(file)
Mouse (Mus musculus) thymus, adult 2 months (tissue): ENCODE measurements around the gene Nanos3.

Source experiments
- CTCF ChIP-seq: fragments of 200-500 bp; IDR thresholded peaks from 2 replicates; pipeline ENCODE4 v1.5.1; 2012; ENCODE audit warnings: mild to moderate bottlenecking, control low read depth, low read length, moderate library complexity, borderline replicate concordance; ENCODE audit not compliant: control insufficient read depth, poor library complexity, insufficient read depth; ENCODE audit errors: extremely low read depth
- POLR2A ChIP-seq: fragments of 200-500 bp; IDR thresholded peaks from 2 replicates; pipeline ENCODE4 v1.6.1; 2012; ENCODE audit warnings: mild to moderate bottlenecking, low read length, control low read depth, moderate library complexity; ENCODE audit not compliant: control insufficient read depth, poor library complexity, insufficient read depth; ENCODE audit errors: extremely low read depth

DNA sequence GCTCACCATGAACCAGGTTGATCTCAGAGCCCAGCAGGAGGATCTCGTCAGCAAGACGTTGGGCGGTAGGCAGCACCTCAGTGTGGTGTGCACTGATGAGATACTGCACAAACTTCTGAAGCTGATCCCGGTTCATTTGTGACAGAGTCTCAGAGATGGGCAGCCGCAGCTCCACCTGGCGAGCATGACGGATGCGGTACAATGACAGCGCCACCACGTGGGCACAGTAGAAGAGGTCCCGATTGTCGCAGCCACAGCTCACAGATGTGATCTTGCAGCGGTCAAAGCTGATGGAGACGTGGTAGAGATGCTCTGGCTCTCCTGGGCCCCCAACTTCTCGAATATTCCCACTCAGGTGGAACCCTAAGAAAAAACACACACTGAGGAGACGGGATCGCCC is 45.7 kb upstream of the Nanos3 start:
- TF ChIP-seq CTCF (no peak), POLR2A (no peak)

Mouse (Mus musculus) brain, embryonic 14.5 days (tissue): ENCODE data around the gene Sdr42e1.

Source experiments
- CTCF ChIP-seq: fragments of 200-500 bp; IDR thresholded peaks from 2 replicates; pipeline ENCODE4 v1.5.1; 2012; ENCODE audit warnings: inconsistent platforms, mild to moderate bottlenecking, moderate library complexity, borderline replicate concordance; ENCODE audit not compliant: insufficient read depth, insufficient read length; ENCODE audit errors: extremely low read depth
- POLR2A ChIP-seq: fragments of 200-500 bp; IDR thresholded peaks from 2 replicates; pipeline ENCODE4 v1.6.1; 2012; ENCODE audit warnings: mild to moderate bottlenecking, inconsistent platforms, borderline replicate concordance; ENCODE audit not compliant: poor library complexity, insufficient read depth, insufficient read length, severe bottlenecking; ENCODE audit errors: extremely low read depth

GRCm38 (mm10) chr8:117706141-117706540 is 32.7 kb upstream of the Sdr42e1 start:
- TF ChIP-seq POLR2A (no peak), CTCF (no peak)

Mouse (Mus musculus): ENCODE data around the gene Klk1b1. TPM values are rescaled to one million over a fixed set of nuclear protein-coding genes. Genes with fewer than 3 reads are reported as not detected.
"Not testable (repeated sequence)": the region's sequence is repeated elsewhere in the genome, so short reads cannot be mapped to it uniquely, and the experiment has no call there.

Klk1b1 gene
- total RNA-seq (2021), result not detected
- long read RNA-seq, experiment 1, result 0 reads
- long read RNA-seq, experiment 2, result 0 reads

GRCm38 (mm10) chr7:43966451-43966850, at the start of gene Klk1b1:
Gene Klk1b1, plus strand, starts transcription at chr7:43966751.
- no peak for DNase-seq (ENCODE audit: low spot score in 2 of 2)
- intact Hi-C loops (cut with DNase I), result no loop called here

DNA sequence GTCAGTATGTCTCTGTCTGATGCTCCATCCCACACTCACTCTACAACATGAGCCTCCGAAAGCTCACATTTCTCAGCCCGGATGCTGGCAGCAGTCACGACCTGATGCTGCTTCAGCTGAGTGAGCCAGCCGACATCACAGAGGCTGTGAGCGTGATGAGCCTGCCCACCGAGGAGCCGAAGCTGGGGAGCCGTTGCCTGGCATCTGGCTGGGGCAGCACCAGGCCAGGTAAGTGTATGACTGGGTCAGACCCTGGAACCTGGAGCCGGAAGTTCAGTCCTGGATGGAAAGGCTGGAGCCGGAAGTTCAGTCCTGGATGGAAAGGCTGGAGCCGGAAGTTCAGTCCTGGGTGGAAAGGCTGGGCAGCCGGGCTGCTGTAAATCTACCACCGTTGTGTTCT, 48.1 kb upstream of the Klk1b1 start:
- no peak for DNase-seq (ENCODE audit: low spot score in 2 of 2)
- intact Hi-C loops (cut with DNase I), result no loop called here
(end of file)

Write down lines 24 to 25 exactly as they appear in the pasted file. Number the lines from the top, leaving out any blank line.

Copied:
- no peak for DNase-seq (ENCODE audit: low spot score in 2 of 2)
- intact Hi-C loops (cut with DNase I), result no loop called here